Before the christmas break we started to photograph on small mugs provided by Pascalle. These ones were glazed and this was the first time we worked with the Rollei. Unfortunately we made several mistakes that resulted in a failed experiment. This mostly went wrong because of Marjolein because she didn't know how to develop. There was a small tree seen but late evidence was destroyed because the test object was held into the light too soon. Luckily that wasn't all the mistakes we made. Since the little cup was glazed the emulsion wouldn't stick, resulting it to get washed off the cup by the developer. To make this picture we used old paint containers provided by the photostudio.
8th, 9th & 12th of January
After the christmas holidays, and after Pascalle left for Manchester, we still had no successful testing. It was quite frustrating but we started with a new found motivation. We were pretty keen on getting a picture on ceramics. Later we found some white tiles in the Doka. Seeing that no one was using them we smashed them in smaller pieces so we could do more tests. Pascalle found on in the christmas break that we needed a primer for the emulsion to stay put. With this new found information new tests could be made.
On the 8th of January Emma and Marjolein worked in Marjolein's house on the new batch of tests. In her house there is a small storage room without any windows. This would work perfect for our home made Doka. We used a Red Biking light to guide us through the darkness. There was a whole set up and supplies needed: Primer, Thinner, Paint Brushes, the tiles, Rollei Emulsion, Specialized light blocking bags, old towel and surface to work on. First a primer coating was applied to the tiles, not only to the glazed front but also on the biscuit back. Marjolein wanted to see what would work better, glazing or unglazed side. After priming the tiles the sensitive job started of applying the light sensitive emulsion. This was Emma's job to do this on Friday night. The tiles were left to dry all through the night to be used the next day.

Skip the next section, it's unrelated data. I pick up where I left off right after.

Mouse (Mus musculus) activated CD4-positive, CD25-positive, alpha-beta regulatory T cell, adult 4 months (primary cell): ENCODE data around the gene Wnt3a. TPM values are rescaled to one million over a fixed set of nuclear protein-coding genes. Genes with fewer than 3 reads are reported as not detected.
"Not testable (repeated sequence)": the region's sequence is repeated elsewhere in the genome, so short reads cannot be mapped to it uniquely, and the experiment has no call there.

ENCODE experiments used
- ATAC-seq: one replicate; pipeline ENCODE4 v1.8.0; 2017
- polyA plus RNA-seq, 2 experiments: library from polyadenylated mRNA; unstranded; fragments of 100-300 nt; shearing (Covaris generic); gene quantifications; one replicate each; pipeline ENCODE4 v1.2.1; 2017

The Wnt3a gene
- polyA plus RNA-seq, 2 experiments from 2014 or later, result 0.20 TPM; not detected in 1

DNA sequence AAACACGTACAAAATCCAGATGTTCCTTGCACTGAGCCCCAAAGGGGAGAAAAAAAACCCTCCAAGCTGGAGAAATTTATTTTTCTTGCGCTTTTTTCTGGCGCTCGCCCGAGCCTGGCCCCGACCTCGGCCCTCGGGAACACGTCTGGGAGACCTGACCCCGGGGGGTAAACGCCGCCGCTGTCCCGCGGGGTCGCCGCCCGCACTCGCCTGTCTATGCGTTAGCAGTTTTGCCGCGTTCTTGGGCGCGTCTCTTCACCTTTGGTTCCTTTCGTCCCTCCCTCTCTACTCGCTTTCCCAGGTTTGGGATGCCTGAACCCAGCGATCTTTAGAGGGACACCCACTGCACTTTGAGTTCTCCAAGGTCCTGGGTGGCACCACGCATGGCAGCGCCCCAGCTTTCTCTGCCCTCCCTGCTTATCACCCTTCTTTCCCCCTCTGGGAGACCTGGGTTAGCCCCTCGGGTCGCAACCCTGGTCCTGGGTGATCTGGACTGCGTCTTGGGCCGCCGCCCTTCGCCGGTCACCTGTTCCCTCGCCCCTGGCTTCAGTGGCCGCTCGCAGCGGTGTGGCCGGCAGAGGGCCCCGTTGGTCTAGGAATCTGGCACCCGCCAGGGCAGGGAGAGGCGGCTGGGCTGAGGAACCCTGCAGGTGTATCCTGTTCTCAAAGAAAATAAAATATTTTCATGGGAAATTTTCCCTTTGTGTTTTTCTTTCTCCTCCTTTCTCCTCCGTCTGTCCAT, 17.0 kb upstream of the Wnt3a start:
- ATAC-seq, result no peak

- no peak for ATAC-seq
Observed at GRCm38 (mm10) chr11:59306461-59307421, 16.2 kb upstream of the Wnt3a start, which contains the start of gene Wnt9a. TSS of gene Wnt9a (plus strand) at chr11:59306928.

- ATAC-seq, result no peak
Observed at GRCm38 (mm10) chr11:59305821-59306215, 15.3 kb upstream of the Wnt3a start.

Marjolein dedicated the 9th of January to Digital Craft and making pictures. At the time we were still unsure if the Emulsion we bought had any success with the tiles we were using. To be safe Marjolein made some tests of trying to photograph the houses seen from her window. This would be a still life and hopefully result in a cleaner picture. Doing these tests all information needed to be noted down and kept together in a structured way. With Emma's idea of using sandwich bags Marjolein got to work. In each sandwich bag there would be the photographed tile with a note what the exposure time was, and the weather conditions and what was in the photo.
On the 12th of January Marjolein went to the Doka to develop the photos made on Saturday (4 in total). This time she knew how to develop and followed the baths in the right order. These tests were the first that showed some actual results. This time we could conclude how long we needed for a picture to be developed, how much light was needed and if the emulsion would work on ceramics. It was a huge relief to see that some pictures showed up on our testing shards. With this we could take the boxes inside and see how this would work with movement and indoor light. Another step forward was made! With these tests being on the front or the back of a tile it was also concluded that the glazed front worked the best! The developer was too strong for the primer. With the glazed side the primer would stick much better and had no problems being developed while the back was slowly eroding and most of the picture was lost. The other two were very successful and was quite a victory for us as a team.
13th, 14th, 15th of January